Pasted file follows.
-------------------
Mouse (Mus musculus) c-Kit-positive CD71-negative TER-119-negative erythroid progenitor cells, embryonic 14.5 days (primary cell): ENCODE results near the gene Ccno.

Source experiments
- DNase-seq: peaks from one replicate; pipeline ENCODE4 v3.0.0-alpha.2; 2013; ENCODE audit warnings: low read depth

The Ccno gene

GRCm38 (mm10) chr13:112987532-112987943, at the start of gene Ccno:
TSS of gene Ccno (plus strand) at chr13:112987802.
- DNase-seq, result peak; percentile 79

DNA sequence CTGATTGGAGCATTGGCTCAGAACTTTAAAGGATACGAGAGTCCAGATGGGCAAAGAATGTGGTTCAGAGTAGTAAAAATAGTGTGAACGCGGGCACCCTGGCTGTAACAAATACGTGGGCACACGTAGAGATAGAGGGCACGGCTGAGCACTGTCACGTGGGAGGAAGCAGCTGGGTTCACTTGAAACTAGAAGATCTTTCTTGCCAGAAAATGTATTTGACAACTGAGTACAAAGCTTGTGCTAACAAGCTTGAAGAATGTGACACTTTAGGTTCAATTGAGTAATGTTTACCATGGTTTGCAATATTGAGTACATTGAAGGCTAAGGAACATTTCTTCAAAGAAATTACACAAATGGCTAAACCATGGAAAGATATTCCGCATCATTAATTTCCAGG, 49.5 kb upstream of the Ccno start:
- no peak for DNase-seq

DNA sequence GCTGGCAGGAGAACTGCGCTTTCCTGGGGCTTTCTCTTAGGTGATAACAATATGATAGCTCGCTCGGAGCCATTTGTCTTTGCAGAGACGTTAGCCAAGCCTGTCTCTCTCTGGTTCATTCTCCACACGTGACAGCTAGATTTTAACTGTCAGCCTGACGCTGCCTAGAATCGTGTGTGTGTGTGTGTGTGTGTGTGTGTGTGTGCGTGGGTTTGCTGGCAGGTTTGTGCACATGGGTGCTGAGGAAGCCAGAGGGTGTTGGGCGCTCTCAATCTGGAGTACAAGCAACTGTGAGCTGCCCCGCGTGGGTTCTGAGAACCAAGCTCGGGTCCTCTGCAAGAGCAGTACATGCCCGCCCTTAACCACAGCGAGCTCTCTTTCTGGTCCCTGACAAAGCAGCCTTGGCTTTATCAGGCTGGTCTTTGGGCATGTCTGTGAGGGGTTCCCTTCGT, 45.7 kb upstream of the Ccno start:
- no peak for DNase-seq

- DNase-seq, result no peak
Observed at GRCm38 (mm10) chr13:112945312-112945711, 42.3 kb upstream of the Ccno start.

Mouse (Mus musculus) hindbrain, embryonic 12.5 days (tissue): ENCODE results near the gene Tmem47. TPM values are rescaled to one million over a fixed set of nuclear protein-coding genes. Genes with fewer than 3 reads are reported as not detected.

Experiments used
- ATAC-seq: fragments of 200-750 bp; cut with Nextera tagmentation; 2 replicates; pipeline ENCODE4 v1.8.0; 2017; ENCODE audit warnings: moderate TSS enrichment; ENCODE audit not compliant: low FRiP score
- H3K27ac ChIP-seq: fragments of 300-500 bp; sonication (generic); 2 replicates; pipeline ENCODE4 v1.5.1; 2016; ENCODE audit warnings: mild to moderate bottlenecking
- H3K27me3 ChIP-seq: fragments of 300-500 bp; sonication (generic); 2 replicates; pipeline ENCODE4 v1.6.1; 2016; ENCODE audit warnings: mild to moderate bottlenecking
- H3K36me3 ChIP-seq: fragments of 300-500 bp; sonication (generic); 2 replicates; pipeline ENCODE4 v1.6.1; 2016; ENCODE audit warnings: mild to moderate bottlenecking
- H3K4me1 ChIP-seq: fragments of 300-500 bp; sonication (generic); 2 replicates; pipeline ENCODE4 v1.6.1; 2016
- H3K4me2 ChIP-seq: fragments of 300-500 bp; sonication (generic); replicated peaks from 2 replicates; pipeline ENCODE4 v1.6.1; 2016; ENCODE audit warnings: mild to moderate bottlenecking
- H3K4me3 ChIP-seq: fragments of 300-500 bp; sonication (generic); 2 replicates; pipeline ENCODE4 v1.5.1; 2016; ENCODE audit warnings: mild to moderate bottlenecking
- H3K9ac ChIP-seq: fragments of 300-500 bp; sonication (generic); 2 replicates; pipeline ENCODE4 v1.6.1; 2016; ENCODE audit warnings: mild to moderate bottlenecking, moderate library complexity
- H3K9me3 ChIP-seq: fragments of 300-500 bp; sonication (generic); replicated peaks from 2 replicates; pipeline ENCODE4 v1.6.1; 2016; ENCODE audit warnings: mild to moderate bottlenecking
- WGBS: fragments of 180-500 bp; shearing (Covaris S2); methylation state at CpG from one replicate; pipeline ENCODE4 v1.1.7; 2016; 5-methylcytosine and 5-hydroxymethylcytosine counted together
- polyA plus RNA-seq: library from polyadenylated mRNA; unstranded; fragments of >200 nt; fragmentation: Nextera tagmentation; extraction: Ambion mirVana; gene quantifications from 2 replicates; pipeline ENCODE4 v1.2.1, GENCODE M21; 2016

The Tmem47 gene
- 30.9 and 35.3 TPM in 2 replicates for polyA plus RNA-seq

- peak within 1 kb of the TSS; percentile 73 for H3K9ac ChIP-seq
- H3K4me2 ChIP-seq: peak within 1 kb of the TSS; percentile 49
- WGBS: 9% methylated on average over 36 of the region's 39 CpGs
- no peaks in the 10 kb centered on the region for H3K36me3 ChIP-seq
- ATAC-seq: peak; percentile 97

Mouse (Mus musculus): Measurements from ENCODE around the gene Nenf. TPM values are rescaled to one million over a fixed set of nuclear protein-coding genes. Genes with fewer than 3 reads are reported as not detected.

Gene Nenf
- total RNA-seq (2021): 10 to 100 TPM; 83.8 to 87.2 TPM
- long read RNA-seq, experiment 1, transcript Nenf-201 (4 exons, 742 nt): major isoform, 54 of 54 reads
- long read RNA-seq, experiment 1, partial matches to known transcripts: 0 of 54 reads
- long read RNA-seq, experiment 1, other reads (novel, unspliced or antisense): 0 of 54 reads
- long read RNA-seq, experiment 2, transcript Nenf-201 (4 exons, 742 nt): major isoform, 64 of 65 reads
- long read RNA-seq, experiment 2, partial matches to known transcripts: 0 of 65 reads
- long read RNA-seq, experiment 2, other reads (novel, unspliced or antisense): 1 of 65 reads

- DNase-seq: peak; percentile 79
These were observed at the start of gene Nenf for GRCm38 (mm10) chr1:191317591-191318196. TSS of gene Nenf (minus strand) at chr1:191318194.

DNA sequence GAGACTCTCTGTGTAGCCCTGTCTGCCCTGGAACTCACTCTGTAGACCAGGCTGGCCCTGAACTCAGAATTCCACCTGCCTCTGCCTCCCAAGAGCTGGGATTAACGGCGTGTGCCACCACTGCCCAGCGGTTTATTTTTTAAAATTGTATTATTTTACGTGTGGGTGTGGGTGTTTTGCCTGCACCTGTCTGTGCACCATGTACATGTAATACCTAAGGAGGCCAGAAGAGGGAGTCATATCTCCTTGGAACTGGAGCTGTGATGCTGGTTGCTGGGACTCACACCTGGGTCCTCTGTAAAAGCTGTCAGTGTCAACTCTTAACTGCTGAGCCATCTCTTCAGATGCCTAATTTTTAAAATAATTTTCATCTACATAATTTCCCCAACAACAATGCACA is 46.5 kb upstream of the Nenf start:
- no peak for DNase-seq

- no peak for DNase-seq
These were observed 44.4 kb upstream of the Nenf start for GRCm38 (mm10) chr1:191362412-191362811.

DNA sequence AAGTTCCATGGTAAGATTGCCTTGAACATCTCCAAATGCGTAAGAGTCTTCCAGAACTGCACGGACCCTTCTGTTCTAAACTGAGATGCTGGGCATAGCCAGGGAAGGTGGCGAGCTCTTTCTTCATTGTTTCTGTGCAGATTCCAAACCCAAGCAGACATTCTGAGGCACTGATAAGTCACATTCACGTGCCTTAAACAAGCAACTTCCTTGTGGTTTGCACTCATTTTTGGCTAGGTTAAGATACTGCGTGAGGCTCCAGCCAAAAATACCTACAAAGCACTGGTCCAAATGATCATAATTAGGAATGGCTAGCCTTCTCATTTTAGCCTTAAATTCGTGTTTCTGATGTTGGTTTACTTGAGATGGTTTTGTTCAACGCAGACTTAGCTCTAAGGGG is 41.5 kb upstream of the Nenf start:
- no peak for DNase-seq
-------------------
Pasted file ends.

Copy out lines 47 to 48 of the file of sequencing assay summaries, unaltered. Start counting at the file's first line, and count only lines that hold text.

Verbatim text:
- no peak for DNase-seq
These were observed 44.4 kb upstream of the Nenf start for GRCm38 (mm10) chr1:191362412-191362811.